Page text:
The trade industry experienced its second consecutive quarter of negative growth, falling by 1.9%. Subdued sales in both motor and retail trade contributed to the decline. South African household consumption expenditure fell in the second quarter of 2018 compared with the first quarter of 2018, in line with the fall in retail trade sales. Households spent less on products such as transport, food, beverages and clothing.

Government activity decreased by 0.5%, largely as a result of falling employment numbers in the civil service.

Manufacturing was the third industry to record a second consecutive quarter of negative growth, following in the footsteps of agriculture and trade. Manufacturing activity fell by 0.3%, driven by a fall in the production of electrical machinery, transport equipment (including motor vehicles), and products within the furniture and ‘other’ manufacturing division.

Fighting corruption

It’s tough to blame President Cyril Ramaphosa for these trying times, however. As much as people are yelling at him to do something about soaring petrol prices, there are many factors out of his control. One of those is the fact that rooting corruption out of government can have negative economic consequences. No good deeds go unpunished, do they?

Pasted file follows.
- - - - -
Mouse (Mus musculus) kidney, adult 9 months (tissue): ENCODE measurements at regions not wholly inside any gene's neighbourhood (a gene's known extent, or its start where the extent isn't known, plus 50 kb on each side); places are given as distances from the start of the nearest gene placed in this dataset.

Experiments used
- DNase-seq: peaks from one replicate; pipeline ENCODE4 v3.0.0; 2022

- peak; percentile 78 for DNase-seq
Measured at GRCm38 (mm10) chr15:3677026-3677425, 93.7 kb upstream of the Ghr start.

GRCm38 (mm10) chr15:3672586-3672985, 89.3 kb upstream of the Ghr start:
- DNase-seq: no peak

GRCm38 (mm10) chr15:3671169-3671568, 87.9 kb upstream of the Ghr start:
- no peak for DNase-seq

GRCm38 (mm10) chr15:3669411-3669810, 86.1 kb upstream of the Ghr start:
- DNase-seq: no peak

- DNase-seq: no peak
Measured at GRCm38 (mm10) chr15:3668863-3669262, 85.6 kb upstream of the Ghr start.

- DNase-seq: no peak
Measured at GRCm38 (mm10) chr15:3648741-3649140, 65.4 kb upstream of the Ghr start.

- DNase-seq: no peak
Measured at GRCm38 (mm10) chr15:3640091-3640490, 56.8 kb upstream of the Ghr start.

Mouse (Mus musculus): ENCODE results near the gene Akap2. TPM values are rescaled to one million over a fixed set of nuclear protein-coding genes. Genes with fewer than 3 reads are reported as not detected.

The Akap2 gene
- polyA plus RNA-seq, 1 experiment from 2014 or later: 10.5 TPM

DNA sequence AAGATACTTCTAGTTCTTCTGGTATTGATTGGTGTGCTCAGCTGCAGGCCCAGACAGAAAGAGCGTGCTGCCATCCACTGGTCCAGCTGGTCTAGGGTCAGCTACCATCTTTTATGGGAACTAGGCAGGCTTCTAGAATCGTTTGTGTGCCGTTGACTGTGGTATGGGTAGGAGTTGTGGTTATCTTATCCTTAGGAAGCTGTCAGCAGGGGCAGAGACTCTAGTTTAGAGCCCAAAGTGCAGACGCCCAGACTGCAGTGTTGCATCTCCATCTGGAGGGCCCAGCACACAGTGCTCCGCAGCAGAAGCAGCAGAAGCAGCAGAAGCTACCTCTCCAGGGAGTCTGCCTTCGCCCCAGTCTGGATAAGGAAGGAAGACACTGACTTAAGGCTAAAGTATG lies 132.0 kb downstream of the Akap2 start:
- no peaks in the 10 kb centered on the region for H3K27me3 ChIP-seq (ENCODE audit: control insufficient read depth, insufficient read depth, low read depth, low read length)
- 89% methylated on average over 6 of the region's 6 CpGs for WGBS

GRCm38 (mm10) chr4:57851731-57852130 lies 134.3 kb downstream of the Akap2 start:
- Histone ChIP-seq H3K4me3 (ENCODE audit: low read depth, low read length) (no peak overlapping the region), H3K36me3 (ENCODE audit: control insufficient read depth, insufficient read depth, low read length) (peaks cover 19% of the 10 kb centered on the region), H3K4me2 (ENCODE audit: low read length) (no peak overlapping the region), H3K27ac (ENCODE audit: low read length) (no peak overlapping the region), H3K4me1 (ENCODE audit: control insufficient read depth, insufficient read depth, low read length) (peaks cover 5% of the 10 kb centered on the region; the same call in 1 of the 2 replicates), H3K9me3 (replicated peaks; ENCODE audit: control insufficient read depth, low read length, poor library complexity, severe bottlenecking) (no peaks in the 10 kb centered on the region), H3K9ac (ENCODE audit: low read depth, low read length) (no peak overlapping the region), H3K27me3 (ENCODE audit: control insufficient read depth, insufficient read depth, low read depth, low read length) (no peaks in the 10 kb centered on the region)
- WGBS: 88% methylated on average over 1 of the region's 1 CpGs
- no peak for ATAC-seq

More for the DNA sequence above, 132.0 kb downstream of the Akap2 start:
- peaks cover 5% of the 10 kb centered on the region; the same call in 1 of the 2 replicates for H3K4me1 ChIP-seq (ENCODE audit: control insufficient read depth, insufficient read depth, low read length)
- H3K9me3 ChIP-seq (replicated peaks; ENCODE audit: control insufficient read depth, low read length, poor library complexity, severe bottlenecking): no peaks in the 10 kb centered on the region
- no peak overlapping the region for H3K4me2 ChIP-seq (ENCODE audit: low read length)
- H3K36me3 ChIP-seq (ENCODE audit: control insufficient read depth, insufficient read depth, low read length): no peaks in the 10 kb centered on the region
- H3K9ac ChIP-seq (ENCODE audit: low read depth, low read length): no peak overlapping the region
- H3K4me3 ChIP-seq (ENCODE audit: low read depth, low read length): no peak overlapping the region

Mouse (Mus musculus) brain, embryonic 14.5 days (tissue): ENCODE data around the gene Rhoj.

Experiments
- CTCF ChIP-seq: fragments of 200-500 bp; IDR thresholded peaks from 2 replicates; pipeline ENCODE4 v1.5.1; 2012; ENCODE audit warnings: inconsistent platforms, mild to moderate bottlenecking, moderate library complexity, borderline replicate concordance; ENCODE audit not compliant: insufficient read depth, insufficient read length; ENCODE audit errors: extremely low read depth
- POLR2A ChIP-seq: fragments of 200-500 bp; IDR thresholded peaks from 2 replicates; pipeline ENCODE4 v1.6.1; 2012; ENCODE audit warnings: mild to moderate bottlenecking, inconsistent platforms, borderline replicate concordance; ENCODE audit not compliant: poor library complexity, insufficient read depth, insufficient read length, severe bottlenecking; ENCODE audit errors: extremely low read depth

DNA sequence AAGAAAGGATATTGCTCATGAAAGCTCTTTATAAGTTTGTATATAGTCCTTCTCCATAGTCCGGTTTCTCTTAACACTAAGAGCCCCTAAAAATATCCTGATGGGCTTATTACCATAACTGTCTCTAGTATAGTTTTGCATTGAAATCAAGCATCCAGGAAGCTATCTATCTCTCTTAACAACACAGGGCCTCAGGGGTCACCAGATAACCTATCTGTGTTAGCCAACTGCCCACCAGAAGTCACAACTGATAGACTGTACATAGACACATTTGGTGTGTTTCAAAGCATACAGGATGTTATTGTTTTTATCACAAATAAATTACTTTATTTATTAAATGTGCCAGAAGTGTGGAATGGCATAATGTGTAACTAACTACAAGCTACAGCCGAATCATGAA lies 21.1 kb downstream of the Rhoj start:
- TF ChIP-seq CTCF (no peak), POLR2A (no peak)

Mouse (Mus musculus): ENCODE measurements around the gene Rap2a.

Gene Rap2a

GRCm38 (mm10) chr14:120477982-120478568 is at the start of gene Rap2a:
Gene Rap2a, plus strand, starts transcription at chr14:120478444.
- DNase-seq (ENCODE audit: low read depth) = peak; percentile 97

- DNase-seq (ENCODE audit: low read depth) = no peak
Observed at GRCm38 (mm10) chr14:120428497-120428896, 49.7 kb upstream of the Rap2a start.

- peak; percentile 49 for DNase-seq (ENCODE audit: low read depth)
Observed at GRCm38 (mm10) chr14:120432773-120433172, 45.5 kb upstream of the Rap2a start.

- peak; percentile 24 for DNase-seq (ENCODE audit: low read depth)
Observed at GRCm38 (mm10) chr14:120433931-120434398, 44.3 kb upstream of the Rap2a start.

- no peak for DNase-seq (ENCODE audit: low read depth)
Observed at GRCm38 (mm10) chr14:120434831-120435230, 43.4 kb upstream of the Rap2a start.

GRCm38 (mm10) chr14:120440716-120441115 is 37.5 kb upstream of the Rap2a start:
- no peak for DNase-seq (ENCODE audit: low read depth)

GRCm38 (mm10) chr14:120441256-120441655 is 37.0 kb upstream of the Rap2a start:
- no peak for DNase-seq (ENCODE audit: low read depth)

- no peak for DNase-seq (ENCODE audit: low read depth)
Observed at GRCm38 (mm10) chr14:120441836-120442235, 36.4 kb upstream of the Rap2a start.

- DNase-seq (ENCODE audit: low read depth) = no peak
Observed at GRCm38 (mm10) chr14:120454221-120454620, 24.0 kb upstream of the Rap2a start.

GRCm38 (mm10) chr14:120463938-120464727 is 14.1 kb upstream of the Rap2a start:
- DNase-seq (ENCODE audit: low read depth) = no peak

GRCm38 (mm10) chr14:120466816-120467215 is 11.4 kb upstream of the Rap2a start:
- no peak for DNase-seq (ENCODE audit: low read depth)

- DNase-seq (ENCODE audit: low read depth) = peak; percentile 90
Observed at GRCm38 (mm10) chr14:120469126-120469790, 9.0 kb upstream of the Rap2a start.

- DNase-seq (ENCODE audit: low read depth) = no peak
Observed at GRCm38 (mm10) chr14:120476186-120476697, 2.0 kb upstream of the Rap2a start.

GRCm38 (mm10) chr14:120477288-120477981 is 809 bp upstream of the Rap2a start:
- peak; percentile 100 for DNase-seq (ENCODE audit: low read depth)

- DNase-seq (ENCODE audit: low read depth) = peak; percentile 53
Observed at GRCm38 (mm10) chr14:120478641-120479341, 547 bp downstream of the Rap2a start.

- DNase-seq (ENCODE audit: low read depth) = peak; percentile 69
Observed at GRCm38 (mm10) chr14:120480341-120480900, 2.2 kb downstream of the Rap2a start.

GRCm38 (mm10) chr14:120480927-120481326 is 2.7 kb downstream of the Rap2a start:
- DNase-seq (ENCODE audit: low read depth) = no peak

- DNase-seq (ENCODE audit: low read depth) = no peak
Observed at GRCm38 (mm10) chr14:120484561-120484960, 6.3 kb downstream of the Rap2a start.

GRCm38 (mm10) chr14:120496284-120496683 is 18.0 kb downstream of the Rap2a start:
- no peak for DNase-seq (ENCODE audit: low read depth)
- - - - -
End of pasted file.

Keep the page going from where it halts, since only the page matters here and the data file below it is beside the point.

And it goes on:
Kevin Lings of Stanlib explained to eNCA why busting those with their hands in the till can end up starving the economy of the cash injection it really needs to avoid a recession:

“As we start to clean up the amount of corruption and misspending in South Africa, you are effectively tightening up budgets, you are tightening up state-owned enterprises, you’re trying to put budgets in better position and that act of tightening actually results in less spending and less investment initially, so it’s possible that things get worse before they get better.”

You guessed it… land

Both Theresa May and Xi Jinping have given the thumbs up to land expropriation. But that hasn’t done much to settle international confidence. The thorny subject of land redistribution is still causing a bit of havoc with the rand, and it is currently stifling South Africa’s business landscape.

However, their endorsements have only come recently. As in, within the last few weeks as compared to figures that represented the months of April, May and June. This was at a time where the likes of Aussie Home Affairs Minister Peter Dutton were publicly denouncing any plans to expropriate land.